Angela, all hazel brown skin and honey-colored eyes, crossed the border into Presidio when she was seven. Little by little, her family were reunited in Texas before her parents took her with them to California. Her country is the USA; her land, Mexico, although she only vaguely remembers her grandmother’s house, [Read more]
<i>Studies show that the majority of Africans coming to the United States are better educated than the average American.</i>
In the United States, “shithole gate” hasn’t stopped provoking outraged reactions. According to The Washington Post, "shithole," which set off the controversy on Thursday, is the word [Read more]
They have been transparent, but now they are living in fear. The others, who are eligible but have not joined the program, are already in the shadows.
If it were not for how dangerous it is and the terrible damage it could cause, it would feel like we are watching a bad Western in which Trump plays both the bad and the ugly.
To deport these young people (most of them in their early 20s) out of the United States is to uproot and completely ruin their lives. It is difficult to understand the decision from a humanitarian lens.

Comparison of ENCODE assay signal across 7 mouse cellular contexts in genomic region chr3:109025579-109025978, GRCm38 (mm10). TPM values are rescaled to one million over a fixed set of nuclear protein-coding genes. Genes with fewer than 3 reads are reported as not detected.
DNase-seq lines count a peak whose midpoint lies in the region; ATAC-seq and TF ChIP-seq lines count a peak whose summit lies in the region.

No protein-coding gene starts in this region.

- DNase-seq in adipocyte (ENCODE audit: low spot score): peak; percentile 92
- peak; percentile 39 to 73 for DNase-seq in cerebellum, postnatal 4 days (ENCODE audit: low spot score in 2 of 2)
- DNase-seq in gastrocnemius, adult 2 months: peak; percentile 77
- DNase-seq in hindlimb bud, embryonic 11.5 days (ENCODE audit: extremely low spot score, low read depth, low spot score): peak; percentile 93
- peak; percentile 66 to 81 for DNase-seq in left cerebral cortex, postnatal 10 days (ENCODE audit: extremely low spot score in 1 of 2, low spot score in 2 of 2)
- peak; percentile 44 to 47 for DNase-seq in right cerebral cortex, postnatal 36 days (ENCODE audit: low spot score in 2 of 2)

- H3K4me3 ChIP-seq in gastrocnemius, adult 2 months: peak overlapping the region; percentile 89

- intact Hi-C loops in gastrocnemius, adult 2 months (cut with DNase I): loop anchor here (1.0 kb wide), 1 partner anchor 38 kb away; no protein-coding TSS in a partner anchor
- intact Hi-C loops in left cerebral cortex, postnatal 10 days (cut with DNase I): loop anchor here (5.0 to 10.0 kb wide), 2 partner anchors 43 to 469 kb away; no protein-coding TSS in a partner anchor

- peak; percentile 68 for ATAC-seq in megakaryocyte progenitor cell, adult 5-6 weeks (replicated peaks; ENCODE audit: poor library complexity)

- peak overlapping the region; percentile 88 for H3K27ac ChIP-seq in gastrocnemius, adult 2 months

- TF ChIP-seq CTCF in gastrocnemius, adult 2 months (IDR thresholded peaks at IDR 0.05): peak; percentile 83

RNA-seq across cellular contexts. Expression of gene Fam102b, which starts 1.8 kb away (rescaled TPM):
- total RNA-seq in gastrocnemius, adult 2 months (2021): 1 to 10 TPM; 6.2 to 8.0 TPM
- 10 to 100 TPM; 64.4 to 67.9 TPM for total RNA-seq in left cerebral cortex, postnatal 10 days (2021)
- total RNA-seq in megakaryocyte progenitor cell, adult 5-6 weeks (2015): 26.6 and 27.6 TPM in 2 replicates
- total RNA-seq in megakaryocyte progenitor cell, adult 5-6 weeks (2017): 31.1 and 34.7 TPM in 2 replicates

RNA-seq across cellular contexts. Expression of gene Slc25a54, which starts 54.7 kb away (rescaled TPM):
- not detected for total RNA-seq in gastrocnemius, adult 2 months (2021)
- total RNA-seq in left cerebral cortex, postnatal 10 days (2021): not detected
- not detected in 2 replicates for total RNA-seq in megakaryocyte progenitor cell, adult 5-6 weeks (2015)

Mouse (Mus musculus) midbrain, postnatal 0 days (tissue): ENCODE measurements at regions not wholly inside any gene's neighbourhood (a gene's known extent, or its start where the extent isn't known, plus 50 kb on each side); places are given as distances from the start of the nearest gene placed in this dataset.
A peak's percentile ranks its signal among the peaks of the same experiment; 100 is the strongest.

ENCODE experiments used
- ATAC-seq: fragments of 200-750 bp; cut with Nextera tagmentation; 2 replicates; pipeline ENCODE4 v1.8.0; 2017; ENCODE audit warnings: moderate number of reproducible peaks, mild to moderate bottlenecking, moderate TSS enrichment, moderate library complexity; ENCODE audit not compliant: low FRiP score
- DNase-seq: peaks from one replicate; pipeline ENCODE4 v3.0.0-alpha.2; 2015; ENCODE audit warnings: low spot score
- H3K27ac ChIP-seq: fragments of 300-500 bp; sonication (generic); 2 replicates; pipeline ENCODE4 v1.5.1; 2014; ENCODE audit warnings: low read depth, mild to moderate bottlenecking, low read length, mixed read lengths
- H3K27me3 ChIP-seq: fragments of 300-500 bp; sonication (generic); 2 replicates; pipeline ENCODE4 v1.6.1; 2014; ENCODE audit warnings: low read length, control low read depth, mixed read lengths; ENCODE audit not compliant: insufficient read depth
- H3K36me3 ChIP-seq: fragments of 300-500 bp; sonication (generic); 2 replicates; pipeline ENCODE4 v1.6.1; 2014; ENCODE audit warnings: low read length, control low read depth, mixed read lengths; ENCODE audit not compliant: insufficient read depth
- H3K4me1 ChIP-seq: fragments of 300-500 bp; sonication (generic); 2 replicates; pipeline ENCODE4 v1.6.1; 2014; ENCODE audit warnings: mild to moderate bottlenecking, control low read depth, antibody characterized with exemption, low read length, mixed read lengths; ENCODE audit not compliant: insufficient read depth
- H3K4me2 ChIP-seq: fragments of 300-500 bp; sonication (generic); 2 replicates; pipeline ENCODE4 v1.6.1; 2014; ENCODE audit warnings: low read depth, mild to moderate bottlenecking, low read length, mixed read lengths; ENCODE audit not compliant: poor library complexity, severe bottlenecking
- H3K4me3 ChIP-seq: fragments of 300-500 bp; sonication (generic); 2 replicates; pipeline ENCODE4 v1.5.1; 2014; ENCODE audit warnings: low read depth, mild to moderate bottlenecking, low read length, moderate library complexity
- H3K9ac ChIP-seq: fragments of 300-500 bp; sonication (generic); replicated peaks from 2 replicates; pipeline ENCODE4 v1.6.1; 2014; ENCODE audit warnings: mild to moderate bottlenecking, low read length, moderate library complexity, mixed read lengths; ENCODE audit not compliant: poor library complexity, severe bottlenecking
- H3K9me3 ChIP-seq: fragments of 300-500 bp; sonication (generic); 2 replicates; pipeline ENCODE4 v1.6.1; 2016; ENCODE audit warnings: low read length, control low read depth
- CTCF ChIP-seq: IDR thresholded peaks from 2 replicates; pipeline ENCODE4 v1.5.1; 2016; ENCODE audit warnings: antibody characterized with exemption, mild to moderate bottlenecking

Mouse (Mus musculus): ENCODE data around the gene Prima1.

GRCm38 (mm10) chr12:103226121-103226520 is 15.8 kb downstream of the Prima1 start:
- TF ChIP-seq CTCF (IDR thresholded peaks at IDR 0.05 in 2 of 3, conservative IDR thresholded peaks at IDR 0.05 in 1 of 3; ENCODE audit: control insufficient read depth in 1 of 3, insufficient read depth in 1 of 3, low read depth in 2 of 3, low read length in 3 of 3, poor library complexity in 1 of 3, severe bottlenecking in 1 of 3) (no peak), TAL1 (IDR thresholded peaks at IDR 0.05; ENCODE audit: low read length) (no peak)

It is worth reflecting on what is happening in a society that makes a priority of deporting some of the most brilliant minds and most qualified members of the workforce.
Trump's decision to ax DACA is significant far beyond the narrow purview of immigration, for it shows that when push comes to shove and times are tough, the president will always play to his nationalist, anti-immigrant base.
On Nov. 20, 2014, Barack Obama pushed, without the support of Congress, the Deferred Action for Parents of Americans and Lawful Permanent Residents program (DAPA), which seeks to give work permits to, and stop deportations of, parents of U.S. citizens, as well as to expand the coverage of the Deferred Action for [Read more]